Somerset County and the USS Somerset will be forever linked.
The vessel, which is scheduled to be commissioned today in Philadelphia, is named in honor of the county where United Airlines Flight 93 struck the ground during the Sept. 11, 2001, terrorist attacks after passengers and crew members fought back against al-Qaida hijackers.
Its bow stem includes steel from a dragline from which a United States flag hung near the Stonycreek Township crash site.
There are other tributes, too.
Valencia McClatchey, a county resident, donated a copy of her heartbreaking photo “The End of Serenity,” which depicts a cloud of smoke rising into an otherwise peaceful blue sky minutes after the plane slammed into the earth. Equipment from the Flight 93 National Memorial groundbreaking ceremony, a county map and time capsule are aboard.
Rooms and hallways are named after locations in Somerset County and identified with green-and-white road signs. Global/SFC Valve Corp., a Somerset-based business, built many of LPD-25’s valves.
“There’s been a great connection between Somerset County and the USS Somerset,” said Somerset County Commissioner John Vatavuk.
There are also contributions from the land itself.
Sugar maple, harvested from alongside U.S. Route 219, will be installed as flooring inside a museum dedicated to Somerset County. Vatavuk and John Frick Jr., a regional manager for U.S. Sen. Pat Toomey, played important roles in acquiring the wood.
Frick, a woodworker, enlisted the help of people he knew in the industry, including Bernard Lambie, a longtime friend. Lambie contacted Dale Eutsey, who sawed the logs into boards and transported the materials. Holt & Bugbee, a Fayette County company managed by Eric D’Annolfo, kiln dried and milled the hardwood. Rex McQuaide’s company, W.C. McQuaide Inc., transported the flooring to the ship.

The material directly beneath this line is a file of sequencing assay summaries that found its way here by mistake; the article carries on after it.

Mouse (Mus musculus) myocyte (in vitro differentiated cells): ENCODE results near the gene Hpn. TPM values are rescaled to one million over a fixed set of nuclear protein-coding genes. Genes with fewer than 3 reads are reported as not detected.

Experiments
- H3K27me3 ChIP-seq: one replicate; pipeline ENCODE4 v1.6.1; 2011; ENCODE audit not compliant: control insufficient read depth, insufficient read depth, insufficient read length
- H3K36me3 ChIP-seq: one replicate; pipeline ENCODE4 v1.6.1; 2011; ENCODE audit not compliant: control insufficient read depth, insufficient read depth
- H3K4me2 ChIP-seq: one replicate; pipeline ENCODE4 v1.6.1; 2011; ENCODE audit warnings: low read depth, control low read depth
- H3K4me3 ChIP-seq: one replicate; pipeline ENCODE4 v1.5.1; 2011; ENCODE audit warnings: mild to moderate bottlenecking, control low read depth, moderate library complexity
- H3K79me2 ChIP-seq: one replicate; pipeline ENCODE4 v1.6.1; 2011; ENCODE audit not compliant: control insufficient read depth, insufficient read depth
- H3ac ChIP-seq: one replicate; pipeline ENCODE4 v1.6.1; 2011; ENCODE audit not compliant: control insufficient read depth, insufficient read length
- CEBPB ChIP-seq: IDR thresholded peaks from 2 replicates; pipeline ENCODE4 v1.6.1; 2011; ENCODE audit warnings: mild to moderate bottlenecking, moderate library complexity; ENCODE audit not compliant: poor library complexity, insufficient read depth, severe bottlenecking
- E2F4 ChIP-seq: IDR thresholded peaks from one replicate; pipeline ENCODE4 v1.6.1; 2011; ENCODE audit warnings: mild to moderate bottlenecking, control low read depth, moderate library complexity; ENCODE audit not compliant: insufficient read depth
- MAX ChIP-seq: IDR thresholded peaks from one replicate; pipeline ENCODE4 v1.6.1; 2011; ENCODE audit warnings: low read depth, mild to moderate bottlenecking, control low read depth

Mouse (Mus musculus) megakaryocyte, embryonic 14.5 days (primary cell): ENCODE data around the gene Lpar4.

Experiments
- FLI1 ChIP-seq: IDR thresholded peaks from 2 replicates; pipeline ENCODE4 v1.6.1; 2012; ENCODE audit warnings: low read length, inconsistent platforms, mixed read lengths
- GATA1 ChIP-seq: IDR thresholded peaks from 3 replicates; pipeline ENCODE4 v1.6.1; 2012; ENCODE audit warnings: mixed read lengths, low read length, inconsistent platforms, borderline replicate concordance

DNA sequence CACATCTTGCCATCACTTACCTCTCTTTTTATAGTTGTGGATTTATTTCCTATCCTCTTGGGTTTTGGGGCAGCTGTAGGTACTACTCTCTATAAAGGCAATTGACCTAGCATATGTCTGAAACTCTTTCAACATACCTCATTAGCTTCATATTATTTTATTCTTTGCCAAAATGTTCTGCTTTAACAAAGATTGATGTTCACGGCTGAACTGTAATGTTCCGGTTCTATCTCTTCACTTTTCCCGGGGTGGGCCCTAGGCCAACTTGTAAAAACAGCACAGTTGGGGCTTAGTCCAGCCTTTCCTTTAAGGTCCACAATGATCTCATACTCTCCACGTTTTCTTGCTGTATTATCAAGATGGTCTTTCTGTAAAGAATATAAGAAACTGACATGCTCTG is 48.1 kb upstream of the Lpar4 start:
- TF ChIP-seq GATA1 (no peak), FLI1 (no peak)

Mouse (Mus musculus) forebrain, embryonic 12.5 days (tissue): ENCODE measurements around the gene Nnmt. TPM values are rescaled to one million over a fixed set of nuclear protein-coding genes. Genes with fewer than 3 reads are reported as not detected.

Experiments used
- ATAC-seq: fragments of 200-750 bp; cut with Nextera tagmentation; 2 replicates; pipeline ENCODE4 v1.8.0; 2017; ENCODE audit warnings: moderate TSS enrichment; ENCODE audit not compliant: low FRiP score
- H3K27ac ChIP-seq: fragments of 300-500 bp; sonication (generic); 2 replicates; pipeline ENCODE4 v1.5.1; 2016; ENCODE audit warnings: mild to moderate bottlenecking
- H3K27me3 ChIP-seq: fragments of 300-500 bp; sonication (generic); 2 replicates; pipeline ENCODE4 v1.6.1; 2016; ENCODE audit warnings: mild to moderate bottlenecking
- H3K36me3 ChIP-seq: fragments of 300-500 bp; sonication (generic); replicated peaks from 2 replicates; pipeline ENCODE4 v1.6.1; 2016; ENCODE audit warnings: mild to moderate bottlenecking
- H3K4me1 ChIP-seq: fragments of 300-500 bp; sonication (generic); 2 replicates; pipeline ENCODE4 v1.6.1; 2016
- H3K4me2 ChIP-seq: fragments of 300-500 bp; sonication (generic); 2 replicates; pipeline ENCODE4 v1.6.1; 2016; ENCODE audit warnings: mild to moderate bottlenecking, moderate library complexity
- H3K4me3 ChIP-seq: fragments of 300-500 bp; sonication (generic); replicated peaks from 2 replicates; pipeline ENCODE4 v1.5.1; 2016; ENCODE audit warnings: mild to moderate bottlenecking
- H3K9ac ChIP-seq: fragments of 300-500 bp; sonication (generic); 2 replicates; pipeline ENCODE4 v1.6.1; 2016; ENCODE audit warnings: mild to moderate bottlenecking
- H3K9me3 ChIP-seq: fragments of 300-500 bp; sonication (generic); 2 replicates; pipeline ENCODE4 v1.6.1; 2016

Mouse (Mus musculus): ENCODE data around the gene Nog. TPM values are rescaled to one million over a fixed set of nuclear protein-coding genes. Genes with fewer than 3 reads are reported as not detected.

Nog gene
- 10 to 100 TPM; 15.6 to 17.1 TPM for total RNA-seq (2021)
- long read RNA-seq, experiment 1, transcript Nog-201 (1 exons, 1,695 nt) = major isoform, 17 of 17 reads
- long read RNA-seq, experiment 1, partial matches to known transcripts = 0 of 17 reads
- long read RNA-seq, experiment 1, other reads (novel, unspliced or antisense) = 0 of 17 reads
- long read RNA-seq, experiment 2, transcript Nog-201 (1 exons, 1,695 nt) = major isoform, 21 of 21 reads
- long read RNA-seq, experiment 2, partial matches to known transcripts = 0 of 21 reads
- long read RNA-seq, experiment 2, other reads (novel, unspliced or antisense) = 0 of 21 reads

All provided their services free of charge.
“It has been awesome,” said Frick. “I’ve had no push-back whatsoever. Everybody has stepped up to the plate to take a swing in the name of community pride and patriotism.”
Frick and Dunbar’s Keith Martin built four shelving units/bookcases, two end tables, a sofa table and a bench. The soft maple was provided by David A. Beckner Lumber Co. with the product cost covered by G. Henry Cook, Somerset Trust Co. CEO and president, and Bob Kirst, president of Global/SFC.
“It’s an honor to do this,” said Frick.
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In another emotional connection, more than 1,000 area residents requested tickets to the event. Citizens, businesses and organizations in the county collected approximately $50,000 for commissioning-related activities leading up to this weekend.
“It’s all the little donations that add up,” said Michael D. Kearney, the USS Somerset Commissioning Committee’s chief of staff.
Residents have annually held a ceremony commemorating the tragedy of Sept. 11 and supported the development of a memorial at the crash site that currently includes the Wall of Names, but will soon expand to feature an education center and other facilities.
At the commissioning, Somerset residents have been asked to wear blue ribbons so they can easily identify each other. The project was undertaken by Janet Vatavuk, wife of John Vatavuk.
“I think it’s a passion that the people of Somerset County and the families have,” said Gordon Felt, president of the Families of Flight 93, whose brother died during the attack.
USS Somerset’s crew includes at least one person from the Laurel Highlands, Quartermaster Matthew Konchan, a Richland Township native.
Dave Sutor is a reporter for The Tribune-Democrat. Follow him on Twitter at twitter.com/Dave_Sutor.